But with or without little sisters, with or without my family not-talking to each other, I love the beach at Lake Michigan—and I’m not the only one. I’ve noticed how ladybugs love the beach. Seagulls, who have never seen the sea, they love the beach too. It’s even possible that Grandpa loves the beach as much or more than any of us, despite his retreat into silence. The look in his glass eye, as it reflected the lake, looked to me like love. But still there was something in his good eye that made me cautious. Eleven-year-olds might not be right all the time. What I saw in that good eye of his could have gone either way. If not love it might have been something closer to fear. Either way, I’ve never seen love or fear that deep in a good eye.

Maybe he was looking for something that was supposed to wash up on shore. Or he might just of been remembering something or someone just beyond the horizon—maybe both.  But nothing floated to shore this year. Nothing ever does. The only shadows upon the waves belonged to seagulls swooping towards us like fighter planes.

“Ooooh, look at the pretty birdie,” my sister pointed out with her toes as she stood on her head.

The white bird swooped in low from the water right at her.

“That’s a seagull, Stupid,” I said, as politely as a big brother can.

Grandpa squinted with his good eye as though he had recognized something—something he’d been waiting for. Standing bravely at attention before the seagull’s descent, Grandpa finally spoke up.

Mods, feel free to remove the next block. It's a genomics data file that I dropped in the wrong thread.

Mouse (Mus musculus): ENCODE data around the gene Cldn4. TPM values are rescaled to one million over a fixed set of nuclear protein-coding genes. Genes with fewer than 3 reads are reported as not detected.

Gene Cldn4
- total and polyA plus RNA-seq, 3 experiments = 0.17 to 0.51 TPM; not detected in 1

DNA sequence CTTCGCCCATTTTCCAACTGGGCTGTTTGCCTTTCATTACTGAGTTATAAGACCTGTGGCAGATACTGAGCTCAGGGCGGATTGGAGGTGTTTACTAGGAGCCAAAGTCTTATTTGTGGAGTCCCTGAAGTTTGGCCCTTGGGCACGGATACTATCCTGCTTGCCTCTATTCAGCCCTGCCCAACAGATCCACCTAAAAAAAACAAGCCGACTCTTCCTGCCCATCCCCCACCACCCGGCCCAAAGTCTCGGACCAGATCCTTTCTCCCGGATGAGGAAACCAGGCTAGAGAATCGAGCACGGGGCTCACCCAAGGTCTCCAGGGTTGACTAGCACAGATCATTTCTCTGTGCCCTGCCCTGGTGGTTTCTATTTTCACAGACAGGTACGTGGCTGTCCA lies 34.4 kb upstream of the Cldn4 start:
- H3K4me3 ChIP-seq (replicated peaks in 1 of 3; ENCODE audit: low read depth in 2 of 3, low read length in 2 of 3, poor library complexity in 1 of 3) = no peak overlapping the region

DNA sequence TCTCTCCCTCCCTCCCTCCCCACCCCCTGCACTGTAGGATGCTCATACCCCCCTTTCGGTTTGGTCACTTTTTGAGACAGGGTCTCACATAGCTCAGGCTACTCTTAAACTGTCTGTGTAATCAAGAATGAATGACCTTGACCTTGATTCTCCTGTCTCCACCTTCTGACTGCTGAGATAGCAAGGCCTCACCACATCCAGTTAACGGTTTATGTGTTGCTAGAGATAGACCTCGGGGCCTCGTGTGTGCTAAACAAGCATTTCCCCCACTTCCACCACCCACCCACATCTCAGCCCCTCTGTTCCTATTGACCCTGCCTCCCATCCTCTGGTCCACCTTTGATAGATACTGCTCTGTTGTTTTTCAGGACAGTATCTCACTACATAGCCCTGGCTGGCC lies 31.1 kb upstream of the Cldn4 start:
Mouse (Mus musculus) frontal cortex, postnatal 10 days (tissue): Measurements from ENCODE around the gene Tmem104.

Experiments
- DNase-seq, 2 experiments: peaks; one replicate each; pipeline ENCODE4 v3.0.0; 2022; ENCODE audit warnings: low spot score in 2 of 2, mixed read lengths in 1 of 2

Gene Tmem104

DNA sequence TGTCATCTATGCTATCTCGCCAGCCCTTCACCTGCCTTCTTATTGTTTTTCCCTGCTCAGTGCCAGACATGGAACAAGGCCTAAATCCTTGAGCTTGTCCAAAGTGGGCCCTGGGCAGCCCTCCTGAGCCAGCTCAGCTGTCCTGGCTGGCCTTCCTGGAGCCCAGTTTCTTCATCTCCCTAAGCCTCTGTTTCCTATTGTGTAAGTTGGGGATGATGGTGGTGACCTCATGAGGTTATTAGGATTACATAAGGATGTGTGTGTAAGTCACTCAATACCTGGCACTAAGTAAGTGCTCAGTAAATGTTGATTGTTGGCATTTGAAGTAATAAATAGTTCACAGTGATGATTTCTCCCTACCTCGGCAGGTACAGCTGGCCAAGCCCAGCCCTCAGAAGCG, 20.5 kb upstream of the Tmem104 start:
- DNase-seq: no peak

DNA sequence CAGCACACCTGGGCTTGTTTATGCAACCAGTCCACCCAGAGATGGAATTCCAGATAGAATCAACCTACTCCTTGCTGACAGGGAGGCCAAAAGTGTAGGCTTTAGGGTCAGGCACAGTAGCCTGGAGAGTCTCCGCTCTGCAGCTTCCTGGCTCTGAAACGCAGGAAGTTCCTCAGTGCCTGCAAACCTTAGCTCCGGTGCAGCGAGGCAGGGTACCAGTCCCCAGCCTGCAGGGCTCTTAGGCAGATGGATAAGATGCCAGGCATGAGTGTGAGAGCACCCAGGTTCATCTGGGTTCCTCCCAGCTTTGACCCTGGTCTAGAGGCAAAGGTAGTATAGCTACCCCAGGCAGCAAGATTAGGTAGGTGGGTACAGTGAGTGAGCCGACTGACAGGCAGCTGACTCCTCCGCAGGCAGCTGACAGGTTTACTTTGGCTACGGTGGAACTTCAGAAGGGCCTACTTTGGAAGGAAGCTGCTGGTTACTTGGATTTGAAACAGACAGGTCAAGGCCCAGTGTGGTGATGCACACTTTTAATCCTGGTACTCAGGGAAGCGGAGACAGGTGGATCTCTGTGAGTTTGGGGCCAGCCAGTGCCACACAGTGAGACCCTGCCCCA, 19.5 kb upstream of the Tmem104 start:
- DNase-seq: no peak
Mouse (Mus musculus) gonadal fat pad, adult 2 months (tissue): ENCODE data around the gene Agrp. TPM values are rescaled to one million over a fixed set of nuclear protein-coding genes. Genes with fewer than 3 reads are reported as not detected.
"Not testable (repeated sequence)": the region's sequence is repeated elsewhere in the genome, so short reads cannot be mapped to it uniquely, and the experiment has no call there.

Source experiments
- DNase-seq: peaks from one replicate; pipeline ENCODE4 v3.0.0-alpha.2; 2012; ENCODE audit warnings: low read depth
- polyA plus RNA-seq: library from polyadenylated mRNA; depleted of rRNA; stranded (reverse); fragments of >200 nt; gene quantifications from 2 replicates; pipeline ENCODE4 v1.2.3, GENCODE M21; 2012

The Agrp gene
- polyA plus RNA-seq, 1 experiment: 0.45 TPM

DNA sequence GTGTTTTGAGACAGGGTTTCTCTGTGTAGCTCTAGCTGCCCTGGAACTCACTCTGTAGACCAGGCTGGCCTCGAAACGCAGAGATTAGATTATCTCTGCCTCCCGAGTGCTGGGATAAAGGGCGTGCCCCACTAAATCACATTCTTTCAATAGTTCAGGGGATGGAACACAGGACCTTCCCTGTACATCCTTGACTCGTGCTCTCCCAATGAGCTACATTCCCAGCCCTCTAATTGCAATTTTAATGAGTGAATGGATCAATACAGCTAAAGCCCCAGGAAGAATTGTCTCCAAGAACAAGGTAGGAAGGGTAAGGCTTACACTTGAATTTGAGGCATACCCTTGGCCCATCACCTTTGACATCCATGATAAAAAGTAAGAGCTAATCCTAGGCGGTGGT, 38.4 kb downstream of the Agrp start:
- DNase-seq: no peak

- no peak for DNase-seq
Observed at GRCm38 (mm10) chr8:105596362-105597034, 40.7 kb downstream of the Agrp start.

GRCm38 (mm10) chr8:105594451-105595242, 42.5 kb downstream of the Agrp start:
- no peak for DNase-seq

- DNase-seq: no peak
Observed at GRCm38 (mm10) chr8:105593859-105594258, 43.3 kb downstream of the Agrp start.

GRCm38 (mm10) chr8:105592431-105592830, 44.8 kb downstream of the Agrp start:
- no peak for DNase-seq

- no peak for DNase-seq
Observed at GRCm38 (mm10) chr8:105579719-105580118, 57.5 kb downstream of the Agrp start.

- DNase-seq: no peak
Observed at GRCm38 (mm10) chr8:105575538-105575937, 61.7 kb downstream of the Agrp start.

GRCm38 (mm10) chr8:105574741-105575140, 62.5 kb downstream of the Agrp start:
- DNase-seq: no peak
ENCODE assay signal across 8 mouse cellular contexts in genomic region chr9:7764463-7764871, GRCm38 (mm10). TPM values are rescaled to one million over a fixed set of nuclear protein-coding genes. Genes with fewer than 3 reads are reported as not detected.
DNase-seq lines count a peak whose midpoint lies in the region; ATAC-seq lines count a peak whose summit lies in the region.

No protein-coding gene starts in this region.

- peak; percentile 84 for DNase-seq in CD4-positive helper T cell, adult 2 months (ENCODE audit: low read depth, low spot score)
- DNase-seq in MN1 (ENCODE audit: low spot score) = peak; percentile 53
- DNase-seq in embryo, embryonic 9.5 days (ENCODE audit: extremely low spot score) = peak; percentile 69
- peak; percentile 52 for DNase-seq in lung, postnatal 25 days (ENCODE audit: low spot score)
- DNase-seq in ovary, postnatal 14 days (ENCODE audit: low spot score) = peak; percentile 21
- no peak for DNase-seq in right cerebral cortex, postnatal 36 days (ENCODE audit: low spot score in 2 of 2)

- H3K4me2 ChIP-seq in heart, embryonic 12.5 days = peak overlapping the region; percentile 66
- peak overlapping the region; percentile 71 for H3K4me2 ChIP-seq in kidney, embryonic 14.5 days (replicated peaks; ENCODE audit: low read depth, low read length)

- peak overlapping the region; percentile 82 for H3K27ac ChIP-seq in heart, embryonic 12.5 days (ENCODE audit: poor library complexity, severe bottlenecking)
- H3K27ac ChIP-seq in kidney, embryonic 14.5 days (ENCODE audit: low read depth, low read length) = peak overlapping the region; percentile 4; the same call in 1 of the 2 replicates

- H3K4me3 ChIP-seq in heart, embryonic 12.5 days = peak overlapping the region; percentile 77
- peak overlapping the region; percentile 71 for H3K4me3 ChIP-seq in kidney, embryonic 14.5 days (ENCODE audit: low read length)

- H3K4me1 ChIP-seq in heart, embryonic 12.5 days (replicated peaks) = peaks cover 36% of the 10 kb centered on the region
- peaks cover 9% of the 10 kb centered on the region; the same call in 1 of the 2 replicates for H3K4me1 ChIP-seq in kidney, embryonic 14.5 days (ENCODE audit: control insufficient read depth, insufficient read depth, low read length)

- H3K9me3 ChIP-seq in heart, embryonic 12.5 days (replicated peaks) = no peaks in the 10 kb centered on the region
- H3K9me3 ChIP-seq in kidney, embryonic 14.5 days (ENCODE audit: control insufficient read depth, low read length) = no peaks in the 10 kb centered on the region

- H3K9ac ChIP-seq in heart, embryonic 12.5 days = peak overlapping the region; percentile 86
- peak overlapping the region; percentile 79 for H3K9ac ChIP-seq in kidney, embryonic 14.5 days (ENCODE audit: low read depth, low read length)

“That’s a strafing pattern,” he said softly.

“What’s a chafing pattern?” my sister asked. But Grandpa didn’t answer. He looked over at Dad, then the rest of us. He looked around at the ladybugs, seagulls and once again at the waves crawling across the peaceful sand—advancing on our position. I figured that whatever was on his mind had nothing to do with who’s talking to whom. There were hidden sights and sounds all around him. But none of us could see nor hear any of it. Not Dad. Not Mom. And Shelby never would. But Grandpa’s glass eye—now that’s another story. The glass eye sees everything. Everything that’s there, was there, and ever will be.

The glass eye saw all it wanted to see of Lake Michigan. Grandpa surveyed the sky in all directions before cautiously retreating to the safety of the parking lot.

Alan Harris is a 61 year-old hospice volunteer who assists patients in writing stories, letters and poetry. Harris is the 2011 recipient of the Stephen H. Tudor Scholarship in Creative Writing, the 2014 John Clare Poetry Prize, and the 2015 Tompkins Poetry Award from Wayne State University. In addition he is the father of seven, grandfather of seven, as well as a two-time Pushcart Prize nominee.